Gurler Ari

Date of Award


Document Type


Degree Name

Master of Science


Department of Aeronautics and Astronautics

First Advisor

Milton E. Franke, PhD


From the early days of aviation, bombs typically have been carried by either fighter or bomber aircraft in the inventory. On the other hand, more and more long-range, precision-guided missiles are being produced with ranges that vary from tens to hundreds of miles. With such missiles, targets can be destroyed without placing personnel and equipment into close proximity to the targets. The mass delivery of standoff weapons could be especially advantageous during the early phases of an air campaign. This study considers the use of cargo aircraft for carrying and launching bombs and missiles. It discusses many aspects of a Cargo Aircraft Bombing System (CABS) and provides an overall view. The intention of the study was not to complete design details about CABS, but rather to identify preliminary design concepts that need to be considered in a CABS. The study summarizes current knowledge on CABS and reviews the Air Force's BLU-82 Commando Vault (Daisy Cutter) bomb and the Royal Air Force's Future Offensive Air System (FOAS). Background information (i.e., physical characteristics, performance, and operations) is provided on four carrying platforms, including the C-17, C-141, C-130 and C-5, and four types of precision-guided missiles, including the JSOW, JASSM, SLAM-ER, and LOCAAS. Large numbers of missiles can be carried in cargo aircraft based on operational mass restrictions. Normally, a full load would not be carried in each sortie with CABS. Based on missile and aircraft availability, and a given mission, a particular number of missiles could be carried. The problem is how to place and carry these missiles on board. Three types of carriage and release systems are proposed: Tray/Spring-type carrier/launcher, Rotary-type carrier/launcher, and Tray/Chute Extraction-type carrier/launcher.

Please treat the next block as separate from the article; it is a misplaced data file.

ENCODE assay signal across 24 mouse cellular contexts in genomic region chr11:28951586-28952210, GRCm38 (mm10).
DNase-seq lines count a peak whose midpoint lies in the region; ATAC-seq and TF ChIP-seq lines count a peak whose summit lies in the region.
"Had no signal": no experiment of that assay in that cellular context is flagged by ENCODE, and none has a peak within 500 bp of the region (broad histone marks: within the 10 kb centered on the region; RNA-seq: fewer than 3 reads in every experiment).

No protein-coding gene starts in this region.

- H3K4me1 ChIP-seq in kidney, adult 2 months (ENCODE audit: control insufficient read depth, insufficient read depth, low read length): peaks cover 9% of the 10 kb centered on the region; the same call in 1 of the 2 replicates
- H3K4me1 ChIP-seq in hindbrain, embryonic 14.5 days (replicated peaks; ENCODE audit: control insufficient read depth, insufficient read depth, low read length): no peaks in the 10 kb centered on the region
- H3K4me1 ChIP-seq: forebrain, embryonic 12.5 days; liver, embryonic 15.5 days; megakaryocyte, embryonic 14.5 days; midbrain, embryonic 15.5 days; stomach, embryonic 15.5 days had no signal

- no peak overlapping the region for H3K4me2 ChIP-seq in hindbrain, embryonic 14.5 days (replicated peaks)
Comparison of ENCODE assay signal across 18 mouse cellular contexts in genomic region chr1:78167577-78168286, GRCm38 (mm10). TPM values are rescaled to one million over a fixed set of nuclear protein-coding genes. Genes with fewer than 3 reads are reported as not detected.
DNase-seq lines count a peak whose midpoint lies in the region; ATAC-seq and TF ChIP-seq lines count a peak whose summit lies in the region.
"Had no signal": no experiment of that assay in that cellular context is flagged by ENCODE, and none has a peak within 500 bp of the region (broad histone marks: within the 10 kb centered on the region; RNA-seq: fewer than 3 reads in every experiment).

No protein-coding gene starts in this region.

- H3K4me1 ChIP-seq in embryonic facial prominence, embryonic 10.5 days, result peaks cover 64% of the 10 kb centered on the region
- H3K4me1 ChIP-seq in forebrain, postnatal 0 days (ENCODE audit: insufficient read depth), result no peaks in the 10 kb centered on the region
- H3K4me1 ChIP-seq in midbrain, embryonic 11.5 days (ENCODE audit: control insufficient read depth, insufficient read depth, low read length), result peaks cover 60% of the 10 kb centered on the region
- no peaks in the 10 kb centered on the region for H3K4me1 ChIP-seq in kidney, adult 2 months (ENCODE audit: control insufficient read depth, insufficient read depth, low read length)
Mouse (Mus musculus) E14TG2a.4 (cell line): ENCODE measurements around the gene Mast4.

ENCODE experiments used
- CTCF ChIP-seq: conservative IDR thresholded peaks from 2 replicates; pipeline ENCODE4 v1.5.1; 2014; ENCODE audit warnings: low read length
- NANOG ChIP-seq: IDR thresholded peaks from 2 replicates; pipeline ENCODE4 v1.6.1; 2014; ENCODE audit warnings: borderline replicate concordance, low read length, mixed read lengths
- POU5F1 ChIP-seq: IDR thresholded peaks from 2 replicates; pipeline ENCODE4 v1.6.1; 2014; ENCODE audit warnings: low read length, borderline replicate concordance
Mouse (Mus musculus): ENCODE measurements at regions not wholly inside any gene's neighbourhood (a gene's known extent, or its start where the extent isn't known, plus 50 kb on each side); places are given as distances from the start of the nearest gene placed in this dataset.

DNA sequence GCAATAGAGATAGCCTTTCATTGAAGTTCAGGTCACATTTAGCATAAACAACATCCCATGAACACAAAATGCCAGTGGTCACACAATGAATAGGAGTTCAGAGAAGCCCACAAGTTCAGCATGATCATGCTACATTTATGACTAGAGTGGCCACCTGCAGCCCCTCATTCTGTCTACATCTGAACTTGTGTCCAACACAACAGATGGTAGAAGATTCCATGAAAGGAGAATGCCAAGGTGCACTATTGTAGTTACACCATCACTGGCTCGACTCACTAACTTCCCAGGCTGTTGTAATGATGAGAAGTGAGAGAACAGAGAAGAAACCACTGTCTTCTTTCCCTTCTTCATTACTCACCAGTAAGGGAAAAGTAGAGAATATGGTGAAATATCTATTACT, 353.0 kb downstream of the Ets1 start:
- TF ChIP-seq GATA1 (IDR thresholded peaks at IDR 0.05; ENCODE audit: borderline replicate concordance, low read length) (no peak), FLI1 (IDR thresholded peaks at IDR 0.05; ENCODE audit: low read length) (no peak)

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DTIC Accession Number